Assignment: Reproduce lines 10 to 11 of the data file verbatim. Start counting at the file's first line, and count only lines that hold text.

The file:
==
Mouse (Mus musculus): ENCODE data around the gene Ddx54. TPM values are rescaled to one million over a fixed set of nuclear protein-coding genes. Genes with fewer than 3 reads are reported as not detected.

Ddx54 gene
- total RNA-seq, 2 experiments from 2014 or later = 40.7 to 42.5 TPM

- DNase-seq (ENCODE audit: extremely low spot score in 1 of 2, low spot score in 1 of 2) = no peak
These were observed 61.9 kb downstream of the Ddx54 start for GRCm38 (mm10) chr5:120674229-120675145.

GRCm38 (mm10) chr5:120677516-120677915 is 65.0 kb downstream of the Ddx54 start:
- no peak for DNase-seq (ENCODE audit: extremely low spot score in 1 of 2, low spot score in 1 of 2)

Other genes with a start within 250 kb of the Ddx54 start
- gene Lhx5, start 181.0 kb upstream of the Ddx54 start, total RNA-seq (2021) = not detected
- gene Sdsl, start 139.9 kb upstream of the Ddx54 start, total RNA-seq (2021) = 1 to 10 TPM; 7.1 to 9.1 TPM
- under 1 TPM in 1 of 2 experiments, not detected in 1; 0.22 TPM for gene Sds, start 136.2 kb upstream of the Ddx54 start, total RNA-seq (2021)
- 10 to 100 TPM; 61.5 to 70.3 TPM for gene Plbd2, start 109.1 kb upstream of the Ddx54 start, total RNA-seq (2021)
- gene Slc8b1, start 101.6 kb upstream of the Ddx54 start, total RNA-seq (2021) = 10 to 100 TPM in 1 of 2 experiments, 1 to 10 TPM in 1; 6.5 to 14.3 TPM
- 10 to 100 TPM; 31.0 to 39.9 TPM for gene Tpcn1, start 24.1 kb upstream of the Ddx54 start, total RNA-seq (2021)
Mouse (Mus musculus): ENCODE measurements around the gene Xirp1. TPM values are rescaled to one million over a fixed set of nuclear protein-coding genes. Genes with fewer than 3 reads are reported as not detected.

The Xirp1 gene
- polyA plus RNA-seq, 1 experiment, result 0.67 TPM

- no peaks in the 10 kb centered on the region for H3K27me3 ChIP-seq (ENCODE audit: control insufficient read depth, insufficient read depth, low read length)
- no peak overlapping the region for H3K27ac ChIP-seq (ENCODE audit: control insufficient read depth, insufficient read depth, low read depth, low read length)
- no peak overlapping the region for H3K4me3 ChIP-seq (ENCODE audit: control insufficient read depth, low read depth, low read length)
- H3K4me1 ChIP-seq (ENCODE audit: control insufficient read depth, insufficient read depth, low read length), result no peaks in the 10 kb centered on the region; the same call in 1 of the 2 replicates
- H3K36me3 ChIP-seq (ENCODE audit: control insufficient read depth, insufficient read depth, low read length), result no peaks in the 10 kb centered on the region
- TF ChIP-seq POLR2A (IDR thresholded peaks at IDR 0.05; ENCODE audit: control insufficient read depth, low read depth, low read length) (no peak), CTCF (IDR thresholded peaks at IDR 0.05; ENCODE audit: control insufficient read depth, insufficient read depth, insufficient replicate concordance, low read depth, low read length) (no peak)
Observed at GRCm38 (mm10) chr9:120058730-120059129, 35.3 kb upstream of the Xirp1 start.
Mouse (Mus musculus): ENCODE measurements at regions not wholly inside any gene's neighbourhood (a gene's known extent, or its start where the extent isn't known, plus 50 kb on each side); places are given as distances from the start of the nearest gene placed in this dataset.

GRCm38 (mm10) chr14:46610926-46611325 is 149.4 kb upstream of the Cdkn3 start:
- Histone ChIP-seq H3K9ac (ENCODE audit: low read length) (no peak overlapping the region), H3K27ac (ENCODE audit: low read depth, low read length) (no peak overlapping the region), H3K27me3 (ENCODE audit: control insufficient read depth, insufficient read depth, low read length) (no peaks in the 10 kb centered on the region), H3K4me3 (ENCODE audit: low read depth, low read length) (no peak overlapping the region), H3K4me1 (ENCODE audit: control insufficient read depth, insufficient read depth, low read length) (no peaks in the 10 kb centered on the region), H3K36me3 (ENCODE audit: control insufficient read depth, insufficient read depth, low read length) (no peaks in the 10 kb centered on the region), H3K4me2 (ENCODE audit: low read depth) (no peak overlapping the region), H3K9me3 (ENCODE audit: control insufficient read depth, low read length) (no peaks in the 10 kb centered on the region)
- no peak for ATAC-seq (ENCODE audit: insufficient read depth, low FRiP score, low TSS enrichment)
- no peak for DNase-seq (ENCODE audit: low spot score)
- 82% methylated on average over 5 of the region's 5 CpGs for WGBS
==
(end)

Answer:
- gene Sdsl, start 139.9 kb upstream of the Ddx54 start, total RNA-seq (2021) = 1 to 10 TPM; 7.1 to 9.1 TPM
- under 1 TPM in 1 of 2 experiments, not detected in 1; 0.22 TPM for gene Sds, start 136.2 kb upstream of the Ddx54 start, total RNA-seq (2021)